Ted Kennedy on Principles & Values
Democratic Sr Senator (MA)
"There was another time, when another young candidate was running for president and challenging America to cross a New Frontier," Kennedy thundered. "He faced public criticism from the preceding Democratic president. Harry Truman said we needed 'someone with greater experience.' John Kennedy replied" 'The world is changing. The old ways will not do It's time for a new generation of leadership.' So it is with Barack Obama. He has lit a spark of hope amid the fierce urgency of now."
The overt passing of the Kennedy torch touched something in Obama. Gazing out of the crowd of euphoric college kids, overcome by what the media would describe as a "Camelot moment," he found himself choked up. The Kennedy effect on Obama's fortunes was hard to overstate. For superdelegates, Ted's stamp of approval was at once a potent symbol and a permission slip.
My parents' marriage in October 1914 united the Boston Kennedy and the Boston Fitzgeralds. I was born Edward Moore Kennedy, after my father's longtime personal secretary, confidant, and close family friend. Eddie Moore had been an assistant to three Boston mayors, including John "Honey Fitz" Fitzgerald, my mother's legendary father.
The Irish Catholics had established a small middle class, which overlapped with a strong and tightly knit political class. Honey Fitz was an example of the latter. My dad's own father, Patrick Joseph, lived in both. He was the soft-spoken owner of three saloons, and a leader of East Boston's Democratic Party.
I marched up the gangplank of the USS Washington to join Dad in London. Kathleen, Rosemary, Bobby and I lived at the American ambassador's residence with our parents, while Eunice, Pat and Jean boarded at a nearby convent.Bobby and I met Princess Elizabeth and Princess Margaret at Windsor Castle. We danced with each other. I doubt that any of us children made a huge impression on any other.
A friend jokingly suggested that I let another buddy, Bill Frate, take the exam for me. Bill told me that if I wanted him to do it, he was willing. To my lasting regret, I said, "Great." I didn't think it through. I made an immature, spontaneous, extremely poor and wrong decision.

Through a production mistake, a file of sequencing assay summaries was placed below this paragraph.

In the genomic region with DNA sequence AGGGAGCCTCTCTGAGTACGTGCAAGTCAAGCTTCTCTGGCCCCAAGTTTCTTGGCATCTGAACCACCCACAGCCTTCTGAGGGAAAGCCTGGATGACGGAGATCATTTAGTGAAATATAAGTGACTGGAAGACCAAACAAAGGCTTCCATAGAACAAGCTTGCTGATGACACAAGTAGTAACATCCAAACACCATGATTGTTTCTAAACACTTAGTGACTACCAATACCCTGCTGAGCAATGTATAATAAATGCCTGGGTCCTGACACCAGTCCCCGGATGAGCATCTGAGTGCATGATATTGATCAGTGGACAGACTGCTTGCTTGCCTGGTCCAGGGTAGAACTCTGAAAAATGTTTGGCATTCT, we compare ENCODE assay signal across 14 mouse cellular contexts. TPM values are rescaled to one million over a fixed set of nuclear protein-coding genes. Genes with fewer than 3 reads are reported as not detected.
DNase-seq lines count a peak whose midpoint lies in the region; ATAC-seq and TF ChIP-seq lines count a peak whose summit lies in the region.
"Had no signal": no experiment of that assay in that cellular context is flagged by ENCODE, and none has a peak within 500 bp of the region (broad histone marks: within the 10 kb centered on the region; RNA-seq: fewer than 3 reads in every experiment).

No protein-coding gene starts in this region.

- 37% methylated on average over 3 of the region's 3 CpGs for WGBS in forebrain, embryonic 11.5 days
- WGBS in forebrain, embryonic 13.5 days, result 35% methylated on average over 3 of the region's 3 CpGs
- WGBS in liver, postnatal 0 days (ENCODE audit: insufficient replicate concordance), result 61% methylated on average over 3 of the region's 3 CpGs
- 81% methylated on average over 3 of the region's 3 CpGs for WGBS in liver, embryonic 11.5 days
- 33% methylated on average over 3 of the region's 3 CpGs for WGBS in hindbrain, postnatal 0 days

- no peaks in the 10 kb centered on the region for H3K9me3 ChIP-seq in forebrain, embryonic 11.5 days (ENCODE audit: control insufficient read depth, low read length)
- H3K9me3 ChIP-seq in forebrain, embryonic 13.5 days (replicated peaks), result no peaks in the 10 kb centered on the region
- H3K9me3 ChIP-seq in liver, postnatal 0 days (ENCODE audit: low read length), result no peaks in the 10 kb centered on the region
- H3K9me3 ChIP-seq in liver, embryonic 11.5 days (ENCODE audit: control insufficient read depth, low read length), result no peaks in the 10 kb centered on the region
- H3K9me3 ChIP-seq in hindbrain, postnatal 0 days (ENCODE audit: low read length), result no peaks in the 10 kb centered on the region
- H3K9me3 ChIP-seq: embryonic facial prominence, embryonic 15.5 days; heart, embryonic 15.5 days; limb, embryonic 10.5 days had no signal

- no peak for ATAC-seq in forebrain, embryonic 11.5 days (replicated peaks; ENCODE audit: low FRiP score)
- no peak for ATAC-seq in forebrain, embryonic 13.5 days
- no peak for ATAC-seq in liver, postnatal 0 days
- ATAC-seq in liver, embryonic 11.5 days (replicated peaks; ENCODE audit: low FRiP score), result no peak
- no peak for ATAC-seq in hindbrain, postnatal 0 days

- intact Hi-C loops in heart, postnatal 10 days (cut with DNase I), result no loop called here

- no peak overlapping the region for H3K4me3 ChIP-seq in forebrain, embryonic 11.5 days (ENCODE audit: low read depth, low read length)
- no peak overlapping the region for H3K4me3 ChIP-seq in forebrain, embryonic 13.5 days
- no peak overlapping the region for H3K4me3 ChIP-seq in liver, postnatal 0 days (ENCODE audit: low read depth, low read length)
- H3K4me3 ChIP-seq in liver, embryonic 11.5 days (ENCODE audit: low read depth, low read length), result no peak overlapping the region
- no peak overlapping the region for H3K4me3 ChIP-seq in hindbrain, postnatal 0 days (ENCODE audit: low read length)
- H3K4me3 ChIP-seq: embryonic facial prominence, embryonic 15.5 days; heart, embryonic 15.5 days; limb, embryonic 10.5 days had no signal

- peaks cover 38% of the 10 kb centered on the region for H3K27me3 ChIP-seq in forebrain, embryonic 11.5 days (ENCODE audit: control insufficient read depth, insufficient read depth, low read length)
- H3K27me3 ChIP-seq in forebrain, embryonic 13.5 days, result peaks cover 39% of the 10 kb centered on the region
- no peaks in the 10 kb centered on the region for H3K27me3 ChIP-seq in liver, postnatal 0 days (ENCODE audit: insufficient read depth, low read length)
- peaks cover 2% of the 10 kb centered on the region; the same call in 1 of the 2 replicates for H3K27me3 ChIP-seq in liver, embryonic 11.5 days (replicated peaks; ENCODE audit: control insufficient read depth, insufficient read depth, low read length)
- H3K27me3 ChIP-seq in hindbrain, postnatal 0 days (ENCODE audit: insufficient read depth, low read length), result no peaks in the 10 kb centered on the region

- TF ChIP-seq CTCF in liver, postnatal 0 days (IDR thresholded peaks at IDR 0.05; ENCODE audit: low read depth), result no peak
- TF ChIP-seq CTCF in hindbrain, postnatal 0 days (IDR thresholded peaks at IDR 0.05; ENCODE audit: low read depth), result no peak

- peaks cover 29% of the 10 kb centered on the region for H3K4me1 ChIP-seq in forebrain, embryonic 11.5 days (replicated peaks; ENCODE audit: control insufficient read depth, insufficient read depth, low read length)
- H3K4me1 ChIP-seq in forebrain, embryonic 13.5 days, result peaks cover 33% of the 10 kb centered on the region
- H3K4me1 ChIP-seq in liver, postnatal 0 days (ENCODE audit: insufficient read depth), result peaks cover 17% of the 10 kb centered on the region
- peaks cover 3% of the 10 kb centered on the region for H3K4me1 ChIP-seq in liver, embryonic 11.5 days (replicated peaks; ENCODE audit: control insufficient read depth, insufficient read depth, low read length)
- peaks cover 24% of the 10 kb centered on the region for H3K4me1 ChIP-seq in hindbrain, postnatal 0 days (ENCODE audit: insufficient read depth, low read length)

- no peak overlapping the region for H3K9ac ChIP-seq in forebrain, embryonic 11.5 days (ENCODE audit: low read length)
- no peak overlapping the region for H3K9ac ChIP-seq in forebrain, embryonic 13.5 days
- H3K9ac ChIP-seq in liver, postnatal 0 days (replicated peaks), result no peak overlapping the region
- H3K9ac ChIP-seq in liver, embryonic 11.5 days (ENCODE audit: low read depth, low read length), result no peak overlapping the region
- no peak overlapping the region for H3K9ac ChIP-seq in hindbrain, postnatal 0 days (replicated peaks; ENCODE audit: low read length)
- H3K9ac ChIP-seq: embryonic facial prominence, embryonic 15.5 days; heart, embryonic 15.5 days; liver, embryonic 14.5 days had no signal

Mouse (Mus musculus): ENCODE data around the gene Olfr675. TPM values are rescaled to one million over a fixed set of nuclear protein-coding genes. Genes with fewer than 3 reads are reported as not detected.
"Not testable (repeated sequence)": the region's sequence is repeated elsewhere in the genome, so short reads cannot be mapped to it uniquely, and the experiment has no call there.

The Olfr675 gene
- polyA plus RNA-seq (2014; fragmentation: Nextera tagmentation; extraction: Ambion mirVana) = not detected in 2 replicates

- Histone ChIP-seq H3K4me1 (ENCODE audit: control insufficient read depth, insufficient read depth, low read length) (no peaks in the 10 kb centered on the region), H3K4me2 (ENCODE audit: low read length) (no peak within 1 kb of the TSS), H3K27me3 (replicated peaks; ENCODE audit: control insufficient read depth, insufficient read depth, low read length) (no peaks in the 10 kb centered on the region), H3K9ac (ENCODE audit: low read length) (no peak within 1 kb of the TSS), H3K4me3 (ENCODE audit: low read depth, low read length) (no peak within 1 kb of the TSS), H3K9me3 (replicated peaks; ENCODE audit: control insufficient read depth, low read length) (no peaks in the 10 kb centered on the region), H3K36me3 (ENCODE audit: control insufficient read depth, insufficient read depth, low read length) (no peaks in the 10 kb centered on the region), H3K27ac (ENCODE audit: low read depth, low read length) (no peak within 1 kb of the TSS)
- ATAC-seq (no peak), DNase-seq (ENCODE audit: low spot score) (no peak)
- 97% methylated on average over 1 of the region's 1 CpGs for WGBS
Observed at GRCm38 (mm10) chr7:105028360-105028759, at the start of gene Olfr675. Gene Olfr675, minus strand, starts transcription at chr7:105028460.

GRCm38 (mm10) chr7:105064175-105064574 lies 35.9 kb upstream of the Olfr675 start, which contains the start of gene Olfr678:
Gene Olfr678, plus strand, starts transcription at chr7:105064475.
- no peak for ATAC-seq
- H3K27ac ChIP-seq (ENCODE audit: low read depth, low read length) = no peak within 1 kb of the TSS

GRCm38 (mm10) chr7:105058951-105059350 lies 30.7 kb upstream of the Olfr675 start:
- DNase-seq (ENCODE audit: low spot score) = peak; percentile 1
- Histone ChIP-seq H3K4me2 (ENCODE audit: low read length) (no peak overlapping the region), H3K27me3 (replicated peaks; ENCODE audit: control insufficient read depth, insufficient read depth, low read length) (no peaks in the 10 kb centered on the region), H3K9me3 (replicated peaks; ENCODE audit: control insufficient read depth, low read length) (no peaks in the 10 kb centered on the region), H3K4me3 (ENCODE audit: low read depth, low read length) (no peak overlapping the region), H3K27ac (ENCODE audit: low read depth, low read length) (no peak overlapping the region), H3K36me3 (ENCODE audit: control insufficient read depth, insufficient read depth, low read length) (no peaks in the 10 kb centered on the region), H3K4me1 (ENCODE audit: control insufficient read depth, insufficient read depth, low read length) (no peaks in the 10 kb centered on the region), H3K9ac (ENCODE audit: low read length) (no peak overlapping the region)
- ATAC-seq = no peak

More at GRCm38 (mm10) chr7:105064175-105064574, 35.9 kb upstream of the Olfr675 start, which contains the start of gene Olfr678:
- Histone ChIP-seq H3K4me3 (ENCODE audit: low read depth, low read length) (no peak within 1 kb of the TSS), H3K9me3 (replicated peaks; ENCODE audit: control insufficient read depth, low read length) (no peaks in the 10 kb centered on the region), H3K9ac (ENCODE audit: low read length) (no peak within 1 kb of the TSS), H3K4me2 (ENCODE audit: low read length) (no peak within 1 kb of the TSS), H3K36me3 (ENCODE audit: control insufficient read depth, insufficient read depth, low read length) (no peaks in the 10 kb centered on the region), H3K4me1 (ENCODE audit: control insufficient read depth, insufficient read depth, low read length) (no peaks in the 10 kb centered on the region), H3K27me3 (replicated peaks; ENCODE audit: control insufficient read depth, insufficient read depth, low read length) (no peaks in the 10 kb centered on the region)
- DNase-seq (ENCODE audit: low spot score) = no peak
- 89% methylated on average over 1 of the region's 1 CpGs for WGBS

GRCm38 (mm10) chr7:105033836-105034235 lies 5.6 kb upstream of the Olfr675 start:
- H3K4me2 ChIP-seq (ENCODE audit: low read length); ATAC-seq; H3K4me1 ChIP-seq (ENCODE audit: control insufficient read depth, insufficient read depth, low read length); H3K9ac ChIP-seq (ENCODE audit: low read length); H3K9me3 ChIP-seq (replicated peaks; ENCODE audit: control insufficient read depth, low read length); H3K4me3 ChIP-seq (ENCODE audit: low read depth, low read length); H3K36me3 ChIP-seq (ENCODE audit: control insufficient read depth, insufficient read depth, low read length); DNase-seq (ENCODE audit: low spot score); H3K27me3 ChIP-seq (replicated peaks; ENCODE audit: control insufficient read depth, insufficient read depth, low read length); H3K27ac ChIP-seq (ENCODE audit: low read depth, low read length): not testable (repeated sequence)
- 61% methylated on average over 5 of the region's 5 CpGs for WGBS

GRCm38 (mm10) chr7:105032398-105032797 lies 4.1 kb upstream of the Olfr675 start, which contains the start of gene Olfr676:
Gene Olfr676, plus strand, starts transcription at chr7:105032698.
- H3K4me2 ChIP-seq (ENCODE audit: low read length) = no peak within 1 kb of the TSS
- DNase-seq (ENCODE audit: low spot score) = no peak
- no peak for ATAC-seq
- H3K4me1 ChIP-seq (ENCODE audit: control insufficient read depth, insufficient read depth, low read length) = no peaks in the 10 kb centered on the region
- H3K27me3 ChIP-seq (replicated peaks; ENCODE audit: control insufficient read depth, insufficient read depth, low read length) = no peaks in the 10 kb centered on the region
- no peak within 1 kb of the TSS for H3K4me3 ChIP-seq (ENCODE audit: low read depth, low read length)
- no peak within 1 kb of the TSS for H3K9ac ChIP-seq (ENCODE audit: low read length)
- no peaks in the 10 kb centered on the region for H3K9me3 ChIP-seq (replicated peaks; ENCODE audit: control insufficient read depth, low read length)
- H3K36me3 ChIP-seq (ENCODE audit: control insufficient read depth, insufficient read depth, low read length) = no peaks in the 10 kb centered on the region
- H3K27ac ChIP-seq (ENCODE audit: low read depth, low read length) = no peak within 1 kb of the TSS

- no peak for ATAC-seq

Bill took the exam--under the eye of a proctor who happened to be his adviser, and who knew he'd already passed a Spanish test. Which had exempted him from having to take the course. Harvard sentenced each of us to a year's suspension. We were told we could come back if we'd done something useful with that time.
I felt terrible. I knew I'd screwed up. I wanted to prove myself and return to Harvard. Serving in the military made the most sense.
I have been told that 20 books have been published that deal in while or in part with what has been known as "Chappaquiddick". I have not attempted to knock down each of these theories.
My thoughts through the hours that followed the accident were disrupted by shock, terror, and the concussion that I received on impact. In any event, I gave testimony about those events at the time, and that testimony is the best evidence of the chronology of that evening.
But my concept of myself as presiden had little or nothing to do with Camelot. The era that shaped Jack & Bobby had passed. The present era was quite different in mood, in collective experience, and in the challenges the nation faced. Jack's and Bobby's great legacies inspired me, but cold reason told me that I could not run as their surrogate, nor could I govern according to their templates. My goals, my style would derive from my own judgments as to what I wanted to accomplish.
The most important reason I declined to make the race in 1968, aside from my debilitating grief, derived specifically from that refusal to be a surrogate. I knew that if I ran, I wouldn't be running as myself. I wasn't ready. In 1972, it still felt too soon, and my son's health took precedence.
I could not believe it at first. I had campaigned with everything I had. I'd visited Iowa's cities and towns again and again. What had gone wrong?
I finally got the answer from Harold Hughes, the former Iowa governor: "You'd arrive in one of these little towns, and there'd be a 100 people waiting for you. But you'd bring 20 Secret Service agents with you, and they would be pushing people around, telling them to sit over there. And then there would be 30 TV cameras. Now, when I campaigned in Iowa, I'd shake everybody's hand."
Hughes's folksy approach made sense to me. Unfortunately in my case, it was an impossibility. The Secret Service agents and the TV people were following me around, on the assumption that I was a marked man.
The Kennedys and the Clintons were the royalty of the Democratic Party, their reigns stretching over half a century of national and party politics. Throughout the month of January 2008, as Obama and Hillary Clinton battled through the early states, Ted Kennedy and Bill Clinton were engaged in a behind-the-scenes struggle over Kennedy's endorsement that reached a crescendo just as Obama was winning South Carolina.
The day after Iowa, Bill Clinton called Kennedy. The former president believed he had been good to the Kennedys when he was in office, recalling to aides what he had done over the years.
Sometimes, what it means is disaster. The terrifying thing about Iowa, from the point of view of a candidate running for president, is that a stunningly small number of people control your destiny. "Thirty-three percent of the citizens of Iowa couldn't be wrong," Ted Kennedy famously said on the night he lost the Iowa caucus in 1980, which promptly pushed him to lose New Hampshire, Pennsylvania, New Jersey, and California, when it didn't matter any more. We were dead after Iowa. Seventeen percent of the people in Iowa that year killed us.
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George W. Bush(R,2001-2009)
George Bush Sr.(R,1989-1993)
John F. Kennedy(D,1961-1963)